Computer software, or simply software, is a collection of data or computer instructions that tell the computer how to work. This is in contrast to physical hardware, from which the system is built and actually performs the work. In computer science and software engineering, computer software is all information processed by computer systems, programs and data. Computer software includes computer programs, libraries and related non-executable data, such as online documentation or digital media. Computer hardware and software require each other and neither can be realistically used on its own.
At the lowest programming level, executable code consists of machine language instructions supported by an individual processor—typically a central processing unit (CPU) or a graphics processing unit (GPU). A machine language consists of groups of binary values signifying processor instructions that change the state of the computer from its preceding state. For example, an instruction may change the value stored in a particular storage location in the computer—an effect that is not directly observable to the user. An instruction may also invoke one of many input or output operations, for example displaying some text on a computer screen; causing state changes which should be visible to the user. The processor executes the instructions in the order they are provided, unless it is instructed to "jump" to a different instruction, or is interrupted by the operating system. As of 2015, most personal computers, smartphone devices and servers have processors with multiple execution units or multiple processors performing computation together, and computing has become a much more concurrent activity than in the past.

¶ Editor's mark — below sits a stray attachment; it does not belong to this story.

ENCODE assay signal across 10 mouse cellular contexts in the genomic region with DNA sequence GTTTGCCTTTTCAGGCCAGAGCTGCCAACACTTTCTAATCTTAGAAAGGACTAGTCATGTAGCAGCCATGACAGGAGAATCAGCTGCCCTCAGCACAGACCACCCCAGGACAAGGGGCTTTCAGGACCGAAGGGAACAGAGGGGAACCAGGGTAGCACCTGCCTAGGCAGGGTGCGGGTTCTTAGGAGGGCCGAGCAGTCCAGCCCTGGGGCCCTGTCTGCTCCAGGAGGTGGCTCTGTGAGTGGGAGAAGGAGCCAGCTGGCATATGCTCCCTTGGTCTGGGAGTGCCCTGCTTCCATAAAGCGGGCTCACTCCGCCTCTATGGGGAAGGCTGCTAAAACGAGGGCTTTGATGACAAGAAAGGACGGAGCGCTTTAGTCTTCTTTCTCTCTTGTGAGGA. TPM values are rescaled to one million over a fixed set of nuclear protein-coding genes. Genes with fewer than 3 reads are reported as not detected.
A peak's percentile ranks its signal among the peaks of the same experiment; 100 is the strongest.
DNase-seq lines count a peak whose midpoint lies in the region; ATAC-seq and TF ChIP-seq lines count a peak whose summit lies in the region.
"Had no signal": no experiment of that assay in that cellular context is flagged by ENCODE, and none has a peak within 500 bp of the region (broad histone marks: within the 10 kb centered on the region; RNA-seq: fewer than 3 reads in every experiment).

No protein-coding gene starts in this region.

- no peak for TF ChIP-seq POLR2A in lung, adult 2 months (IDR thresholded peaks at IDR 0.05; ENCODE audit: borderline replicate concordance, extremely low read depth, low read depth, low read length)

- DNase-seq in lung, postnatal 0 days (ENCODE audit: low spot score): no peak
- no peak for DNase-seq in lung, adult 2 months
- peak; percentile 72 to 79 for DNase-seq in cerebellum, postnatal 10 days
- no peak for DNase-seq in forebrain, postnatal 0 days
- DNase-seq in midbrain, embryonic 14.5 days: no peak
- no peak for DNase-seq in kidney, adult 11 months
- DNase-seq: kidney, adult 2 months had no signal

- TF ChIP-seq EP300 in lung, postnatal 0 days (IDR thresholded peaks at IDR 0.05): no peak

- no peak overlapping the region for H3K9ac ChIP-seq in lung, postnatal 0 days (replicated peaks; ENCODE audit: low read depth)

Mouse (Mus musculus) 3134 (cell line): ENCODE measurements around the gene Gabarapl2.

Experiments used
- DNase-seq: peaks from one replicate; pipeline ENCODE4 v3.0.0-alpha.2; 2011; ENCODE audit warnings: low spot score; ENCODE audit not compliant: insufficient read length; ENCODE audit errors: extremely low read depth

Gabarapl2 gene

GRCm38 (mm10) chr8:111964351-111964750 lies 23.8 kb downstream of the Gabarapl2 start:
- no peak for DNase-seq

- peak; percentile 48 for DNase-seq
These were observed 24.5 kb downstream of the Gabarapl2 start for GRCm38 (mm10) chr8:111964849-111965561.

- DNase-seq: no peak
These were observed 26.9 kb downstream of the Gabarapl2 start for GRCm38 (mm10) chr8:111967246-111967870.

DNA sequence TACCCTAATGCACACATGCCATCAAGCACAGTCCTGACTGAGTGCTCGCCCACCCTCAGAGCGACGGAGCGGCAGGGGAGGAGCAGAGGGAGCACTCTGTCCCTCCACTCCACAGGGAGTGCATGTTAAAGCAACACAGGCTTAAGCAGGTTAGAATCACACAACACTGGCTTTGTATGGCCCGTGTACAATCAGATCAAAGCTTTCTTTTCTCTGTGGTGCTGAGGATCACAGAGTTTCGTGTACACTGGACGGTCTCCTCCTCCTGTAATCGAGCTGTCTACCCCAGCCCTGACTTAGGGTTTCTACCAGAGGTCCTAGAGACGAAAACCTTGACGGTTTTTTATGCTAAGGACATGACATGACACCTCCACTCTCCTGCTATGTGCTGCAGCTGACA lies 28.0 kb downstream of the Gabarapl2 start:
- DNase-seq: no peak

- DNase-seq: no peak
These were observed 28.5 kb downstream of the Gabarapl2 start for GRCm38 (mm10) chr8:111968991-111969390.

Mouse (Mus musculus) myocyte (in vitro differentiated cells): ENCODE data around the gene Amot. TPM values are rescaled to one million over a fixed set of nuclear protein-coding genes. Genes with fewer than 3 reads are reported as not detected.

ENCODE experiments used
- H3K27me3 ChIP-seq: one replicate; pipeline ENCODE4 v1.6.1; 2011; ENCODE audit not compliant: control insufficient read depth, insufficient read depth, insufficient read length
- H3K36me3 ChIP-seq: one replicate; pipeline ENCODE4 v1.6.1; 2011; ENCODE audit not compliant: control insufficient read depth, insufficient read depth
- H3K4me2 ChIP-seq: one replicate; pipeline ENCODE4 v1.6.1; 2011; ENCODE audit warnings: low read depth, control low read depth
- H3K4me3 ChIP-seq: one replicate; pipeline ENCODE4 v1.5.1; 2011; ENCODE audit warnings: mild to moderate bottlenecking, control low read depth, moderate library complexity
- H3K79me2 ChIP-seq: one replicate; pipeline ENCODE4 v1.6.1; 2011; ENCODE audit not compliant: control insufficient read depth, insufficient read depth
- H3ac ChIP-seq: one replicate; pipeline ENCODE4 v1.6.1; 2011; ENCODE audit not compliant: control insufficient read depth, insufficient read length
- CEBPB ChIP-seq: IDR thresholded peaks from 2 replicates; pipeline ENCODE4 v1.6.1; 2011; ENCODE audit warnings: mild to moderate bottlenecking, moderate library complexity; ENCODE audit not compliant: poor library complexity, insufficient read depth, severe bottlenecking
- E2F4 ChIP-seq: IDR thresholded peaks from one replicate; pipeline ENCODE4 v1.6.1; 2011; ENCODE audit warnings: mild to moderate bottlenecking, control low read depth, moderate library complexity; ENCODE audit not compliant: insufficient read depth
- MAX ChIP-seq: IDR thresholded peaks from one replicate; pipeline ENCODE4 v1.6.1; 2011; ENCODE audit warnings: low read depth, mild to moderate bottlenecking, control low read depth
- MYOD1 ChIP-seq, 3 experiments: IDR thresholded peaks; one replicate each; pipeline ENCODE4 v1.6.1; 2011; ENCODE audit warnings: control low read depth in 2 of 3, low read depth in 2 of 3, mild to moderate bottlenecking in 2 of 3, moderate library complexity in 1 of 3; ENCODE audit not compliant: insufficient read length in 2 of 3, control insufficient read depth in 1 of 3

The majority of software is written in high-level programming languages. They are easier and more efficient for programmers because they are closer to natural languages than machine languages. High-level languages are translated into machine language using a compiler or an interpreter or a combination of the two. Software may also be written in a low-level assembly language, which has strong correspondence to the computer's machine language instructions and is translated into machine language using an assembler.
An outline (algorithm) for what would have been the first piece of software was written by Ada Lovelace in the 19th century, for the planned Analytical Engine. She created proofs to show how the engine would calculate Bernoulli Numbers. Because of the proofs and the algorithm, she is considered the first computer programmer.
The first theory about software—prior to the creation of computers as we know them today—was proposed by Alan Turing in his 1935 essay On Computable Numbers, with an Application to the Entscheidungsproblem (decision problem).
This eventually led to the creation of the academic fields of computer science and software engineering; Both fields study software and its creation. Computer science is the theoretical study of computer and software (Turing's essay is an example of computer science), whereas software engineering is the application of engineering and development of software.